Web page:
Pro football players today are so media-savvy. As evidence, we present 49ers cornerback Tarell Brown.
Tuesday, Brown was asked a simple question. It involved the NFL owners' decision to require mandatory thigh and knee pads for all players, starting with the 2013 season. The NFL Players Association must also sign off on the rule but thus far has been noncommittal.
So how would Brown vote? Is he in favor of mandatory thigh and knee pads?
He thought for a second.
"It depends," Brown replied, "on how big the pads are."
Which was a very clever response. Except that Brown wasn't kidding. Other players have answered the same question the same way, particularly those at the speed positions such as defensive back and wide receiver. Brown is concerned that if pads are too bulky, they will slow him down. For his five seasons in the league, he has been quite OK with trading bruises-per-collision for miles-per-hour.
Which, in a nutshell, explains the NFL's biggest problem in trying inflict more safety upon the game: The players can be their own worst enemies. At least in terms of accepting the protection they need.
Tuesday afternoon at their practice facility, the 49ers began another round of "Organized Team Activities." Back in the day, we used a far less technical term for such things: "Practice."
However, the current "OTA" sessions do bear a striking non-similarity to many offseason "practice" sessions of old.
It's part of the cutback in big-time collisions during NFL practices that began in 2011 and now even extends into training camp (when only one full-contact practice is allowed per day). Players seem quite happy with the change. Coaches have made the adjustment. But here's the funny thing; When you talk with players about bringing more safety measures to the games themselves, the reaction is almost universally negative.
For example, Raiders cornerback Ron Bartell recently told another reporter from this paper that he would refuse to use thigh or knee pads, saying: "Personally, I won't be wearing them -- so I'd better put some fine money away."
For another example, let's look at the response to another suggested rules modification in the discussion stage: Abolishment of the three-point stance for offensive and defensive linemen. By forcing them to stand at the scrimmage line on just their two feet without a hand on the ground, it would decrease the linemen's leverage coming off the ball and create initial contact at shoulder-to-shoulder height. This would lessen the helmet-to-helmet collisions that produce concussions.
Fantastic idea, right? Uh, not in the book of 49ers offensive lineman Mike Person.
"I don't like it," Person said Tuesday. "I can see how it would make a game safer. But I don't know ... I honestly think there might be more injuries because you'd be coming off the line in different kinds of ways with your body twisted in different positions."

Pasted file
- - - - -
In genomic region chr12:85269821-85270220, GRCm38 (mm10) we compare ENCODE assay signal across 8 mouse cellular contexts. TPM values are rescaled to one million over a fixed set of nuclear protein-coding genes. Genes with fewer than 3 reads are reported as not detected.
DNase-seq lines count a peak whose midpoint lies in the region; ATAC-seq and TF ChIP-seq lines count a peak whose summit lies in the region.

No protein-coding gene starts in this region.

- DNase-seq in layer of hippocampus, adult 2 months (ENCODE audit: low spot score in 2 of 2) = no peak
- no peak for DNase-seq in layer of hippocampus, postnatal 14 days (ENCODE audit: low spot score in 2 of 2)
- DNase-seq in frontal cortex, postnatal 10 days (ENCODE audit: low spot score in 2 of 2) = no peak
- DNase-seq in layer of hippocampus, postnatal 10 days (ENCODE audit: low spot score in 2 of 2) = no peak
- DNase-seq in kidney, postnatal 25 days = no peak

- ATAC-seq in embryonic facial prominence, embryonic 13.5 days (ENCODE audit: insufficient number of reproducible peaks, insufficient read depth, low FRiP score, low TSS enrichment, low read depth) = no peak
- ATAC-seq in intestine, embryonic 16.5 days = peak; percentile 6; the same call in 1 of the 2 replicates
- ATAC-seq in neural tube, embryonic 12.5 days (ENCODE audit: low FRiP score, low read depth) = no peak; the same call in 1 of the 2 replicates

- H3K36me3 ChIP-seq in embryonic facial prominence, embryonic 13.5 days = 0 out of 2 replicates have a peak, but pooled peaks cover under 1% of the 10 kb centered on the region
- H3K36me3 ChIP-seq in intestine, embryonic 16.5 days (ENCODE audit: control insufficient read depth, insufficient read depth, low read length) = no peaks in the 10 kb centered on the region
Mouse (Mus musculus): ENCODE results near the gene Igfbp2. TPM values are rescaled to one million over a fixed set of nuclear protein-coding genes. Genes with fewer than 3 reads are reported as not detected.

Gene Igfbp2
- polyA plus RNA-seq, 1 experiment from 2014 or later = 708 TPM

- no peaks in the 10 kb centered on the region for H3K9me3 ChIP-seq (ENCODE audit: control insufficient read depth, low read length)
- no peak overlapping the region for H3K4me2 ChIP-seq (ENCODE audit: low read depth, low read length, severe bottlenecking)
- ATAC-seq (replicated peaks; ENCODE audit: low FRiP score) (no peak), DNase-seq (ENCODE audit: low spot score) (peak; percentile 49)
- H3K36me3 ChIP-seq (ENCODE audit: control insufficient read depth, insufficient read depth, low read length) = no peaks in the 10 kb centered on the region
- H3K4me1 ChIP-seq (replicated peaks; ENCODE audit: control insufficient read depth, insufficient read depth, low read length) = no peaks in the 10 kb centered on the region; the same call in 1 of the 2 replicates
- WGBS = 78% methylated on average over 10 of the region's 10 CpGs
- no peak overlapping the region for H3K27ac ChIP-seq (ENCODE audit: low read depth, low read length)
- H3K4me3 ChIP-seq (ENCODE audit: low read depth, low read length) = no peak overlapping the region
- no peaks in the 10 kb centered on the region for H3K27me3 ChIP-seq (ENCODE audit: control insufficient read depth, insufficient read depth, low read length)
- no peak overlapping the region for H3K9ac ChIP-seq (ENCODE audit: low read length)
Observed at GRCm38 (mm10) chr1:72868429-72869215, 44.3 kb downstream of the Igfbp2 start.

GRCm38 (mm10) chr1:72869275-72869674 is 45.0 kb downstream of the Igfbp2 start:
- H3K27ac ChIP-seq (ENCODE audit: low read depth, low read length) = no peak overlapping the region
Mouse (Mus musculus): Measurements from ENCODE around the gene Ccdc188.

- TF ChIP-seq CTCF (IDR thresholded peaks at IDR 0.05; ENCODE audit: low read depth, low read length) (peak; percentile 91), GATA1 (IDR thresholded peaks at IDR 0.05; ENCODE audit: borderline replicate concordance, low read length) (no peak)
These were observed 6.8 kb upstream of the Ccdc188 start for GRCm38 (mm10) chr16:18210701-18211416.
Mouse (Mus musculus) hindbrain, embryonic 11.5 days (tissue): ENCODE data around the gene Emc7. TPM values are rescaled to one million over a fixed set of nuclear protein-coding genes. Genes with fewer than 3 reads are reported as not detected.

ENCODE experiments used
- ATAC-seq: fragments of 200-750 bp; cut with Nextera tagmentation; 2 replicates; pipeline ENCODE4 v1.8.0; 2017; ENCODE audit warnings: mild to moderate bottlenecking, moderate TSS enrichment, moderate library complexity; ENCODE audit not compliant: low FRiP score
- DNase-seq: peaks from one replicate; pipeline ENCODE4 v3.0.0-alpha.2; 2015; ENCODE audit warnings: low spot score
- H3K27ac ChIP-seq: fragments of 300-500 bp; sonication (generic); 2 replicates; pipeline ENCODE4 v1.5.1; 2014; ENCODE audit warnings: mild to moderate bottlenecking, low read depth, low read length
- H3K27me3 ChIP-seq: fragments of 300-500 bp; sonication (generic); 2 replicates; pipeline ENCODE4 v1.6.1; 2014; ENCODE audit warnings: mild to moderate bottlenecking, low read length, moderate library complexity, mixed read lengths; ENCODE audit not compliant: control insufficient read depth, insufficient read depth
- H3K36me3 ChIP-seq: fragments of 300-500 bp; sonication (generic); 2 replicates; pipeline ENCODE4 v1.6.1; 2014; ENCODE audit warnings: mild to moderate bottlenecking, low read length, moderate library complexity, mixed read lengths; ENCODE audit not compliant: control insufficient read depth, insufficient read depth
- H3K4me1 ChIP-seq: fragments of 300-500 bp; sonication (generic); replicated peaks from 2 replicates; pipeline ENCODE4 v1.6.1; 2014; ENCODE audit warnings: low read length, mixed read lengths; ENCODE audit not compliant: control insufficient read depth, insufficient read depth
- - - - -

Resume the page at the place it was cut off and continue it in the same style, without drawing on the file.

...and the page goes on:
Of course, as Person admitted, no one knows that for sure. He also understands how, after hearing a player say a rules change would keep his skull more secure, it sounds nuts to hear the very same player say he would hate that new rule.
Yet as Person notes, the only concussion he's ever sustained occurred in a pickup volleyball game. He dove for a ball and his head banged into someone's knee.
"So I'm OK with mandatory knee pads and thigh pads," Person said. "But I'm not that fast, anyway."
It all would indeed be mildly amusing -- and probably is, in late May -- except that when the season starts and players start the usual parade to doctors appointments, it won't be funny. And now is definitely the time to address it in a calm and intelligent fashion, away from the emotion of autumn's weekly violence. In this offseason, player safety isn't just an issue that matters. It is the only issue that matters.
To be sure, the public may be infatuated with silly "Twitter wars" between Alex Smith and Jon Beason, or with which team has agreed to appear on "Hard Knocks," or with projecting fantasy league stats. But after the death of Junior Seau, the lawsuit filed by NFL alumni against the league over injury neglect, the mounting evidence of concussion damage to retired players ... frankly, any discussion about improving game safety should be on the table -- at every level of the sport.
Yes, that includes college and high school (where knee pads are already mandatory). It is not clear if the tragic death of SaberCats player Johnie Kirton over the weekend was football-related. But if so, get that league involved, too.
Let us stipulate that NFL players are the only people who truly know what it's like to play in the NFL. So their voices must be heard.
But let us also stipulate that the answer to any question, be it about the size of pads or a new rule's ability to prevent concussions, should be this:
If the end result is just one fewer cracked kneecap or one fewer former NFL player with dementia, does anyone want to argue that the pads can ever be too big or the rules too stern?
Contact Mark Purdy at email@example.com or 408-920-5092.